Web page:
Stratos Communities Database Upgrade -


Upgrading the Stratos communities database to Sequelize


New Features

Stratos began development by using a local database, SQLite, which is easy to use and can be set up on anyone's computer with no installation required. This database would allow anyone to simply run Stratos and participate in consensus easily, but since it is a local database it is not very performant. From the SQLite homepage:

any site that gets fewer than 100K hits/day should work fine with SQLite.

But Steem needs to be prepared for the future and a time where more than a few thousands of users will be using a site on Steem, so to plan for that I knew that at one point Stratos would need to upgrade to a client/server database like PostgreSQL. But PostgreSQL is very hard to set up and if that were the only way to set up a node the network would be limited only to those who can pay for and have the expertise to maintain a full PostgreSQL database.

So I was planning on allowing the user to execute two pieces of code, one which runs using PostgreSQL and one that uses an SQLite local database. Originally I had thought that this would mean I would have to write all the queries and code twice, one for each server, until I found Sequelize. Sequelize is a SQL ORM for nodejs that can use database dialects PostgreSQL, MySQL, SQLite and MSSQL and translate between them in the same code. So then if Stratos uses Sequelize, the code will only have to be written once but it can use both PostgreSQL and SQLite.

So I switched to Sequelize, completely updating the database.js file to work with both databases. For example, I changed

getFeatured: function(community, limit, callback) {
     const query = 'SELECT DISTINCT * FROM featured_posts WHERE community=? ORDER BY block DESC LIMIT ?';

     db.all(query, [community, limit], function(err, rows) {
      if(err) {
           throw err

which used the sqlite3 package, to

  getFeatured: function(community, limit, callback) {
      where: {
        community: community,
        featured: true
      order: sequelize.literal('block DESC'),
      limit: limit

which uses Sequelize to integrate with both PostgreSQL and SQLite at the same time. This was completed in PR #9.

Once the database had been upgraded to no longer need persistent disk, the project was nearly at the point where it could run on services like Heroku or Google App Engine (which have huge benefits) where there is no persistent disk. The only thing left was to move the state storage from a local state.json file to a table in the either SQLite or PostgreSQL database. This meant changing the state storage functions in the main code and adding the new table with its functions in the database.js file. For example, the following code saves the current state (stored in RAM for fast usage) to the DB so that it can be reloaded at a later time by updating the single-row table State:

  saveState: function(currentBlock, lastCheckpointHash, currentState, consensusDisagreements) {
       where: {}
    }).then((result) =>  {
      if (result) {
          block: currentBlock,
          lastCheckpointHash: lastCheckpointHash,
          state: JSON.stringify(currentState),
          consensusDisagreements: JSON.stringify(consensusDisagreements)
        }).then(() => {
          console.log('Saved state.')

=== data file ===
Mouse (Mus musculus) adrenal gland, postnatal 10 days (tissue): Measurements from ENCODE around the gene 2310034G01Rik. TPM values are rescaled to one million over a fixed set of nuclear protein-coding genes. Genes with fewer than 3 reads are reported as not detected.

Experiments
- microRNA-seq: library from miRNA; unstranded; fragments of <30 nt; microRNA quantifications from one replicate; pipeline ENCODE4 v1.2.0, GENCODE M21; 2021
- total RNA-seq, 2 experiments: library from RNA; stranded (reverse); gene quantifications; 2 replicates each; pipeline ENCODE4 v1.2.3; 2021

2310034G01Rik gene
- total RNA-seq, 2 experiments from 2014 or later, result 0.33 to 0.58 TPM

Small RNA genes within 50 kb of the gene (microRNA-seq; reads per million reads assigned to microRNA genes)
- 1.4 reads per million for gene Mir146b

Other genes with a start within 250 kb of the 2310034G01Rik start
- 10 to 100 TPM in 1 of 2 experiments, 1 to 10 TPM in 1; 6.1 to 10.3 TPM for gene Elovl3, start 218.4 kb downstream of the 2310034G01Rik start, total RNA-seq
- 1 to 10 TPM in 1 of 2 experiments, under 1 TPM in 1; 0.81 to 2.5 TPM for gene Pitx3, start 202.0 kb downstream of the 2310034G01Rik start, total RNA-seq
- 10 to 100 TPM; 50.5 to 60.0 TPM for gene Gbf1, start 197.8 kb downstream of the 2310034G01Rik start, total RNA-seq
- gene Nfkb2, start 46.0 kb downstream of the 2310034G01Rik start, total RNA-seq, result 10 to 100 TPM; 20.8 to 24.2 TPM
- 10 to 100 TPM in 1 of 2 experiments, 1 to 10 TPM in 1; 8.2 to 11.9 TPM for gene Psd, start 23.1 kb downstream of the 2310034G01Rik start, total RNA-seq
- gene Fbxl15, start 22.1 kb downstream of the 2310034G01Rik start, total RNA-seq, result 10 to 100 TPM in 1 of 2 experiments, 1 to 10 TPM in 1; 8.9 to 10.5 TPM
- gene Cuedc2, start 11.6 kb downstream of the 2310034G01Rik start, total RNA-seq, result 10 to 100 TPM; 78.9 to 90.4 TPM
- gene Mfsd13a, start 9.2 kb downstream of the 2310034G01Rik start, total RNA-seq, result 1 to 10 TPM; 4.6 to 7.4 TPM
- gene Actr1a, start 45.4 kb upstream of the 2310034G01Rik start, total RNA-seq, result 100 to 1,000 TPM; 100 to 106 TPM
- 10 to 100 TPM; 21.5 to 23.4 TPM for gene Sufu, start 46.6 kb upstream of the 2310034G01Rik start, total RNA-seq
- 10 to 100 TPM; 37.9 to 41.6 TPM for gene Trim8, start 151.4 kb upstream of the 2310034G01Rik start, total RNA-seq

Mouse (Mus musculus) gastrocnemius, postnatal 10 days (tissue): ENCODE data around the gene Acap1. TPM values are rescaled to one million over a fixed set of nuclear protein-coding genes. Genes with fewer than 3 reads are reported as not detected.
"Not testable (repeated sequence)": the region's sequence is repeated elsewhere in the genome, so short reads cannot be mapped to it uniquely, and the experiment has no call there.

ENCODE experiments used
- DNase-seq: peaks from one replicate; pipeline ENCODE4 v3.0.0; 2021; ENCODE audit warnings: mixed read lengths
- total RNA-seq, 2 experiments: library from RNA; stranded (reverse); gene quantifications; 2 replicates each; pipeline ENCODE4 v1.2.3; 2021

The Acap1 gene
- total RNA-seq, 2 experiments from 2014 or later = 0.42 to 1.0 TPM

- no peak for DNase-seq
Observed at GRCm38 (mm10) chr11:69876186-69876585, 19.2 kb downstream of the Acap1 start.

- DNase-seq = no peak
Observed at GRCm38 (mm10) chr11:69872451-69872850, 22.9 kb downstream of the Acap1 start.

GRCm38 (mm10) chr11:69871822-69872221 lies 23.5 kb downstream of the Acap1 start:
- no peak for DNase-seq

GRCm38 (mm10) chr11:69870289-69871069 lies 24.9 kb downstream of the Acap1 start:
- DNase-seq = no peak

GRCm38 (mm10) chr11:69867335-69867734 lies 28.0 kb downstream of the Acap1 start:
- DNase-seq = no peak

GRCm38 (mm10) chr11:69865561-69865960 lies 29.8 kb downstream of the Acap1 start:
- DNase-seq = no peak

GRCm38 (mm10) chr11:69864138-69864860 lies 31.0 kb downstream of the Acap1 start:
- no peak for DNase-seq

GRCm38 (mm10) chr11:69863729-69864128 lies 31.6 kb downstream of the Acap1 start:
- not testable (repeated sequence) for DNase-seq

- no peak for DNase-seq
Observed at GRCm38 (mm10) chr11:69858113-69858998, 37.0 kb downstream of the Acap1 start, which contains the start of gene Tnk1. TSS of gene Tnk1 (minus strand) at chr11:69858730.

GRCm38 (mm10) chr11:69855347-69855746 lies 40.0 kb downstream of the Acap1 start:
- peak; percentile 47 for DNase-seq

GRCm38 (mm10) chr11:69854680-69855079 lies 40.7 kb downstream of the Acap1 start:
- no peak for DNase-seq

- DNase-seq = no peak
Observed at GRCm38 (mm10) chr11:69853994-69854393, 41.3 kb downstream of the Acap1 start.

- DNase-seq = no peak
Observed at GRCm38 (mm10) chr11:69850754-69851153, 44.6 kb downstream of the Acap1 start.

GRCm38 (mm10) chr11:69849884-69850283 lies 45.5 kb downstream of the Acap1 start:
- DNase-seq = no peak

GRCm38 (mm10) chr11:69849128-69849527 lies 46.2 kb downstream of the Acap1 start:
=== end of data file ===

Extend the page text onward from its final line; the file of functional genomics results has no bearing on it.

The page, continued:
} else {
        console.log('Error saving state: state not correctly created in DB?')

This upgrade was done in PR #10.

So in two pull requests, the entire database has been upgraded to be practically infinitely vertically scalable through PostgreSQL (not to mention that the database and nodes themselves are horizontally scalable because it runs off of Steem), as well as allowing for node usage on platforms like Heroku or Google App Engine for fast, horizontally scalable, and easy-to-use hosting.

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Thank you for your contribution @shredz7 !

AFAIK, SQLite is relational DBMS which may not be so scalable. The new way of writing the query e.g. using the Sequelize is in fact very much alike the NoSQL such as MongoDB - which is scalable by its nature.

Maybe you can extract all the database logics into a separate module/class which provides the interface for querying database whether it is sqlite or sequelize - in other words, implementation - dependent.

You could also use async/await to replace your Promise syntax. The DB logging can be also handled separatedly.

How do you ensure the upgrade is safe? I would expect the unit tests that give you some confidences.

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Thanks @justyy! I definitely agree about SQLite, originally Stratos was only going to have to handle things like NFTs and stuff so I was using SQLite because it is easier and there isn't much scalability requirements for just smaller NFTs.

Sequelize does work a lot like mongoose and it is more readable IMHO. I've already extracted the database logic into a specific module, database.js, though there is no need to have seperate code for SQLite and Sequelize as Sequelize supports SQLite already.


Thank you for your review, @justyy! Keep up the good work!

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You got a 6.33% upvote from @ocdb courtesy of @shredz7! :)

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Great work 👍 Keep up the good work. We need more users like you to help our ecosystem grow. I love what you are doing with Stratos, I even made a SteemHunt on it about a week ago.

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